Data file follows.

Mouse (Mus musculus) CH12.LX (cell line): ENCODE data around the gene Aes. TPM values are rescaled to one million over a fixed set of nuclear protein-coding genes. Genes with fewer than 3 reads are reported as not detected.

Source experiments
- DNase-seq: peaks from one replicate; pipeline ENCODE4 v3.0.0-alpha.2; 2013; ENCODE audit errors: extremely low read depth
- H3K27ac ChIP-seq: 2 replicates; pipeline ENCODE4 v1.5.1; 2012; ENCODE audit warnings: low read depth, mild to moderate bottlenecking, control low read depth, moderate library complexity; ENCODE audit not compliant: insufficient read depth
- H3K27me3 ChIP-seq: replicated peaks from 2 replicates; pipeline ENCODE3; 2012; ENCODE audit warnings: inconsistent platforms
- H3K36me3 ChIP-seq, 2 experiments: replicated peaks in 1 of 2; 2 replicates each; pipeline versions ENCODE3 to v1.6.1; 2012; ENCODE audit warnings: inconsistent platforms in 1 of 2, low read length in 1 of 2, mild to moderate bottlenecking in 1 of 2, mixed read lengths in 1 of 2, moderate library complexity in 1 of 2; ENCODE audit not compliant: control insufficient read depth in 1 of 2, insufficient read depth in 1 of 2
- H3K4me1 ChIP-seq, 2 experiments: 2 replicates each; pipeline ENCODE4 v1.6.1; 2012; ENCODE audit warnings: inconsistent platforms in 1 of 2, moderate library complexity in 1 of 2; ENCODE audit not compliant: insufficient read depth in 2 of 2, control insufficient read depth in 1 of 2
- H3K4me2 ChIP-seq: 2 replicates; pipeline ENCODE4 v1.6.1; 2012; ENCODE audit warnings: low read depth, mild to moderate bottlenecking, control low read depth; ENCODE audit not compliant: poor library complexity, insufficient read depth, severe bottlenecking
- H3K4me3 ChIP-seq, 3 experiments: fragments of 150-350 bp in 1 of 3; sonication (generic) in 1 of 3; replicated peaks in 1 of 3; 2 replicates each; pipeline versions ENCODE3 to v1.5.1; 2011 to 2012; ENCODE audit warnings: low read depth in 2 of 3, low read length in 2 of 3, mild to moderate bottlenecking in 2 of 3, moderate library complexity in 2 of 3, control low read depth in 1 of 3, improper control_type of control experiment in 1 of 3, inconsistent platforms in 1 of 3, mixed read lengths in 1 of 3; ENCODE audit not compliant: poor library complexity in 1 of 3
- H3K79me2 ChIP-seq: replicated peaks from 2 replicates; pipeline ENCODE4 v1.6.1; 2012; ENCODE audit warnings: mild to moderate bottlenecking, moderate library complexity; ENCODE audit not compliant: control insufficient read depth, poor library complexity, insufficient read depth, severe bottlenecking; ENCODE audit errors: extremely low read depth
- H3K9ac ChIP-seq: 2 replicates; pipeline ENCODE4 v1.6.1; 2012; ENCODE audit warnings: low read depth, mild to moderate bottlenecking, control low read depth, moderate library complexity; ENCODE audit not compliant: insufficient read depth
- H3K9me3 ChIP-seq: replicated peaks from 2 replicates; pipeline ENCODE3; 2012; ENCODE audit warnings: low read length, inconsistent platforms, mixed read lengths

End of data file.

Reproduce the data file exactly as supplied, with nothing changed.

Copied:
Mouse (Mus musculus) CH12.LX (cell line): ENCODE data around the gene Aes. TPM values are rescaled to one million over a fixed set of nuclear protein-coding genes. Genes with fewer than 3 reads are reported as not detected.

Source experiments
- DNase-seq: peaks from one replicate; pipeline ENCODE4 v3.0.0-alpha.2; 2013; ENCODE audit errors: extremely low read depth
- H3K27ac ChIP-seq: 2 replicates; pipeline ENCODE4 v1.5.1; 2012; ENCODE audit warnings: low read depth, mild to moderate bottlenecking, control low read depth, moderate library complexity; ENCODE audit not compliant: insufficient read depth
- H3K27me3 ChIP-seq: replicated peaks from 2 replicates; pipeline ENCODE3; 2012; ENCODE audit warnings: inconsistent platforms
- H3K36me3 ChIP-seq, 2 experiments: replicated peaks in 1 of 2; 2 replicates each; pipeline versions ENCODE3 to v1.6.1; 2012; ENCODE audit warnings: inconsistent platforms in 1 of 2, low read length in 1 of 2, mild to moderate bottlenecking in 1 of 2, mixed read lengths in 1 of 2, moderate library complexity in 1 of 2; ENCODE audit not compliant: control insufficient read depth in 1 of 2, insufficient read depth in 1 of 2
- H3K4me1 ChIP-seq, 2 experiments: 2 replicates each; pipeline ENCODE4 v1.6.1; 2012; ENCODE audit warnings: inconsistent platforms in 1 of 2, moderate library complexity in 1 of 2; ENCODE audit not compliant: insufficient read depth in 2 of 2, control insufficient read depth in 1 of 2
- H3K4me2 ChIP-seq: 2 replicates; pipeline ENCODE4 v1.6.1; 2012; ENCODE audit warnings: low read depth, mild to moderate bottlenecking, control low read depth; ENCODE audit not compliant: poor library complexity, insufficient read depth, severe bottlenecking
- H3K4me3 ChIP-seq, 3 experiments: fragments of 150-350 bp in 1 of 3; sonication (generic) in 1 of 3; replicated peaks in 1 of 3; 2 replicates each; pipeline versions ENCODE3 to v1.5.1; 2011 to 2012; ENCODE audit warnings: low read depth in 2 of 3, low read length in 2 of 3, mild to moderate bottlenecking in 2 of 3, moderate library complexity in 2 of 3, control low read depth in 1 of 3, improper control_type of control experiment in 1 of 3, inconsistent platforms in 1 of 3, mixed read lengths in 1 of 3; ENCODE audit not compliant: poor library complexity in 1 of 3
- H3K79me2 ChIP-seq: replicated peaks from 2 replicates; pipeline ENCODE4 v1.6.1; 2012; ENCODE audit warnings: mild to moderate bottlenecking, moderate library complexity; ENCODE audit not compliant: control insufficient read depth, poor library complexity, insufficient read depth, severe bottlenecking; ENCODE audit errors: extremely low read depth
- H3K9ac ChIP-seq: 2 replicates; pipeline ENCODE4 v1.6.1; 2012; ENCODE audit warnings: low read depth, mild to moderate bottlenecking, control low read depth, moderate library complexity; ENCODE audit not compliant: insufficient read depth
- H3K9me3 ChIP-seq: replicated peaks from 2 replicates; pipeline ENCODE3; 2012; ENCODE audit warnings: low read length, inconsistent platforms, mixed read lengths